Copyright of Rebus puzzles

If you are worried about infringement or your work has been copied and you want to take action.
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Castle2
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Copyright of Rebus puzzles

Post by Castle2 » Thu Apr 02, 2009 11:43 am

A few months ago I created an iPhone game based on rebus puzzles. These puzzles are things like:

yyy men

arrest
UR

must get here
must get here
must get here

The solutions are "Three wise men", "You are under arrest" and "Three Musketeers".

Now, I may have infringed upon a copyright by merely giving these examples. I was contacted by someone claiming to own the copyright to the Dingbats brand. Details can be provided if requested. They claimed that a significant number of the puzzles in my game duplicated their copyright material. I was surprised to learn this, since I spent a lot of time creating the puzzles, but they provided examples of a number of the puzzles in their game and my corresponding puzzles.

For most of them there was clearly a significant similarity. If these type of puzzles can be copyrighted, then I have clearly (unintentionally) infringed with some of them. I immediately removed my game from distribution and conceded to all the demands of the claimant, since I have no desire to get sued. However, a number of the puzzles they claimed I had infringed upon are quite different.

For example, one was for the phrase "Treasure Island". I had used the word "Treasure" and then a picture of an island. In their example, the word "Treasure" was written to look like an island. I can provide images in needed, but won't post them in case doing so infringes upon their copyright. Now, to my eyes these two are significantly different. They are not visually the same, the pictures aren't the same, the ways of solving the puzzle are different and the method of constructing the puzzle is different. I requested clarification from the claimant as to the exact reasons why they considered that puzzle to be infringing. They have ignored several requests for such clarification.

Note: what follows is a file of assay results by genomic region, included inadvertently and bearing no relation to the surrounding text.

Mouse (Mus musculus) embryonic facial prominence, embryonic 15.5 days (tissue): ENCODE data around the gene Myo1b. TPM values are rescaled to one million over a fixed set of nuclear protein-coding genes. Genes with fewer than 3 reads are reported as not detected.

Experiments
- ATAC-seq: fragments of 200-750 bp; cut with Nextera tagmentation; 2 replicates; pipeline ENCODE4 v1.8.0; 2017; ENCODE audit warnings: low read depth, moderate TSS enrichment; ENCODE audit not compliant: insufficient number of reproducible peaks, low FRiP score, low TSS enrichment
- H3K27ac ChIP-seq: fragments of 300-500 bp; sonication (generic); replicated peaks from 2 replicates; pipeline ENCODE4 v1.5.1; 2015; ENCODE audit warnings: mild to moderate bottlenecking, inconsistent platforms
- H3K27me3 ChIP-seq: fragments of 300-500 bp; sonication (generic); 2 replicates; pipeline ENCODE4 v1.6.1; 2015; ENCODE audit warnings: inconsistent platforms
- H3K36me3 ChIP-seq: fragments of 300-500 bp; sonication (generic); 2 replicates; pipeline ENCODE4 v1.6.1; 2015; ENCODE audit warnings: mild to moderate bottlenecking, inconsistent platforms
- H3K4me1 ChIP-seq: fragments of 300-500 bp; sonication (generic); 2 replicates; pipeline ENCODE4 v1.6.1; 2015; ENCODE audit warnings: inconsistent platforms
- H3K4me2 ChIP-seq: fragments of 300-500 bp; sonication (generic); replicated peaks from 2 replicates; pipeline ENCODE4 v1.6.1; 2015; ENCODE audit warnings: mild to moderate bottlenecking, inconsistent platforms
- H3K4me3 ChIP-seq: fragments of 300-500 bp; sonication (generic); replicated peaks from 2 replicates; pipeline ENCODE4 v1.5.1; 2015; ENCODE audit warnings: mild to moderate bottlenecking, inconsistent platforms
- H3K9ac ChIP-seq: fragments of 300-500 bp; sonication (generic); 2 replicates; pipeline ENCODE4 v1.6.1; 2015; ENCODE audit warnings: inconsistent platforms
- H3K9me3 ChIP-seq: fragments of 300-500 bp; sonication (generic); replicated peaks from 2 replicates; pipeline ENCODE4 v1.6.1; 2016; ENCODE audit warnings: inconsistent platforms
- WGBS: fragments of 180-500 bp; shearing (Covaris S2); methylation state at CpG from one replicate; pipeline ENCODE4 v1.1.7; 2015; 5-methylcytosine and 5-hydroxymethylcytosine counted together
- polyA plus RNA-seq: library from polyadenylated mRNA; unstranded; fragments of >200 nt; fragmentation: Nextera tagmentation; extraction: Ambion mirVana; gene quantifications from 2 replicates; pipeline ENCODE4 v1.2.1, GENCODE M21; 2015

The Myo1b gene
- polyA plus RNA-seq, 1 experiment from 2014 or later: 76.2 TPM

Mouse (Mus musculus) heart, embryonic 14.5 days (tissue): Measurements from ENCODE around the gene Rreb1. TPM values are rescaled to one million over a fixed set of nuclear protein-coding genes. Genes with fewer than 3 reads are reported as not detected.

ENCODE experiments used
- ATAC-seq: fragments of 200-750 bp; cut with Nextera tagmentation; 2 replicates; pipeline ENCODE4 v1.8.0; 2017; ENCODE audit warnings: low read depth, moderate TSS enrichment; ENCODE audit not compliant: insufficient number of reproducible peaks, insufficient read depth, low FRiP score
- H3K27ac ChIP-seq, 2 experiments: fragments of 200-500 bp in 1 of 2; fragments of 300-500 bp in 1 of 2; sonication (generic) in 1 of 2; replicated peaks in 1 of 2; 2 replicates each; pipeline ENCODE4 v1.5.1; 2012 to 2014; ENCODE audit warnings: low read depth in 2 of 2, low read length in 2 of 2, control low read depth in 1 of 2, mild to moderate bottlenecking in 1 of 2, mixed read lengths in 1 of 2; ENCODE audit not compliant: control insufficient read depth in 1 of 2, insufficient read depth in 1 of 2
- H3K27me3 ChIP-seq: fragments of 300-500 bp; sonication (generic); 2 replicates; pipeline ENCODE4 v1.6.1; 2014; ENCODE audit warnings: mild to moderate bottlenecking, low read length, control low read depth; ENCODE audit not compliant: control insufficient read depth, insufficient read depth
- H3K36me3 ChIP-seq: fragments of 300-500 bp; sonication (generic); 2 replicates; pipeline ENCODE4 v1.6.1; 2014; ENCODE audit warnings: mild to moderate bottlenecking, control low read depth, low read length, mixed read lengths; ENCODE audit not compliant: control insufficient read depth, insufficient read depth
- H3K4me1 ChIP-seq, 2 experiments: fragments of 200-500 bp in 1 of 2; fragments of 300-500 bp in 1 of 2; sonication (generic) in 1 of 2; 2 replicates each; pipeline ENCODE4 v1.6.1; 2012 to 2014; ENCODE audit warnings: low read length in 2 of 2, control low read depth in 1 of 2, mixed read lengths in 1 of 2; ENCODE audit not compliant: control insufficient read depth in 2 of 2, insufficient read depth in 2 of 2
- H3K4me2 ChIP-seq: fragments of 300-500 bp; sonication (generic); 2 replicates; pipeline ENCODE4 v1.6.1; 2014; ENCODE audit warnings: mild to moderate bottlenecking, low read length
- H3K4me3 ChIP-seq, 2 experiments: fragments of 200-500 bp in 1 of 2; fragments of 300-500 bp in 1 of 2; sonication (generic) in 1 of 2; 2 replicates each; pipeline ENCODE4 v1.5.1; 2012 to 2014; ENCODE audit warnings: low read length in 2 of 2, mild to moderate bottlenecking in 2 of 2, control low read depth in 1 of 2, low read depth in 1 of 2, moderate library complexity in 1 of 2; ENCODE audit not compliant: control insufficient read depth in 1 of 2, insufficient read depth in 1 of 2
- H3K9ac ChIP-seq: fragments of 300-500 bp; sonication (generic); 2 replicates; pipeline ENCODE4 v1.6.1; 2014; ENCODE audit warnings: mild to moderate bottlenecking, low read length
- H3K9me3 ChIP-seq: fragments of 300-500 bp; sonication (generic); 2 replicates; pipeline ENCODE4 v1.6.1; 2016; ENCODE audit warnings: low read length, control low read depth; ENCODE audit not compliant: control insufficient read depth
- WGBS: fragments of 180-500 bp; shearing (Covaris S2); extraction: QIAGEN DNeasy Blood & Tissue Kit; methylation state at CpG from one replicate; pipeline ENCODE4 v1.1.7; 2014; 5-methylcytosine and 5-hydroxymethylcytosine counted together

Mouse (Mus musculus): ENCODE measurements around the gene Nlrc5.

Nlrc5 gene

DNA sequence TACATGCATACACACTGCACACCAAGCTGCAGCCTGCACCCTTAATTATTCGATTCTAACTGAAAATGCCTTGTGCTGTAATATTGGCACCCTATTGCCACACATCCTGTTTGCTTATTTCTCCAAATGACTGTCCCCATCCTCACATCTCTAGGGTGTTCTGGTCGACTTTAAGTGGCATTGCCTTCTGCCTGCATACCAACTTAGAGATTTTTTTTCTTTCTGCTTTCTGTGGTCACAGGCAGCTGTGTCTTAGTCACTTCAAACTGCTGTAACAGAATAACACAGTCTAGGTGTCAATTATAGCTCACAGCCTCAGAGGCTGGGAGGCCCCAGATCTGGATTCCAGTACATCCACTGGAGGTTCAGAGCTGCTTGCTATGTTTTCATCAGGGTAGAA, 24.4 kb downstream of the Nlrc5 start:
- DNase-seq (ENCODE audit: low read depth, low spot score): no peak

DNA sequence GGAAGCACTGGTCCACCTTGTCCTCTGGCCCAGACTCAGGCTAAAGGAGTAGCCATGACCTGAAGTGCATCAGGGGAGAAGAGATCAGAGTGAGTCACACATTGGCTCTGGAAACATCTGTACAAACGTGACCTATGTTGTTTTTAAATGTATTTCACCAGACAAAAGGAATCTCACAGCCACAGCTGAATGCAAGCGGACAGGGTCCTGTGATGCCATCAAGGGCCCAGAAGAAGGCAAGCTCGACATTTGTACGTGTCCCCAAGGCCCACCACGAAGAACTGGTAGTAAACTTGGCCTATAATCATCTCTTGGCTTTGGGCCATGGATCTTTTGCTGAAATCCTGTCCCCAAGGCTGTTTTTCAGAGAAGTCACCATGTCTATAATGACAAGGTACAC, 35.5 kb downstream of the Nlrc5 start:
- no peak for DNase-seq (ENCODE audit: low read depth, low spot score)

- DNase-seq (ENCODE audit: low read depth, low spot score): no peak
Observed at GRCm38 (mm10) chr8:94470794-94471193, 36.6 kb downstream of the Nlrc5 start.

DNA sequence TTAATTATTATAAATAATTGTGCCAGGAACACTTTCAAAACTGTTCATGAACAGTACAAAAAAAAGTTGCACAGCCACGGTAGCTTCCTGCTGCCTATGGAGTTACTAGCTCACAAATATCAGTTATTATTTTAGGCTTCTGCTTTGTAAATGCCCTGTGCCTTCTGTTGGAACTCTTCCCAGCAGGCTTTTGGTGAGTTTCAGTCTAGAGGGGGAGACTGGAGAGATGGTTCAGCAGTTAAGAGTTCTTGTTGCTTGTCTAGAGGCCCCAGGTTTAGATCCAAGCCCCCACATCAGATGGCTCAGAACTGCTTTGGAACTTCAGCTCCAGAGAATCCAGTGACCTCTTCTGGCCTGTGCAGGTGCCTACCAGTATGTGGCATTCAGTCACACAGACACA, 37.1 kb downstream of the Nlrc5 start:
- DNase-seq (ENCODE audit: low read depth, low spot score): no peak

My first question, then, is can such puzzles be copyrighted?

If so, my second question is how similar they must be to count as infringing? In some cases I'd used the same logic to create the puzzle, but totally different words to construct it. Again, examples can be provided. I'm not interested particularly in contesting these examples, but it has major implications for my creation of future puzzles.

Finally, they have as yet provided no evidence that they are the copyright holder, saying that I should research it myself. Is the onus on the one making the accusation of copyright infringement or the one being accused? I've done some searching and can't find any registration of copyright that he claims to have.

I am happy to clarify any points or add any more details, and full expect to be contacted by the claimant to demand the removal of this post (as he did when I discussed the threat in general terms on a Mac forum).

Many thanks for any help!

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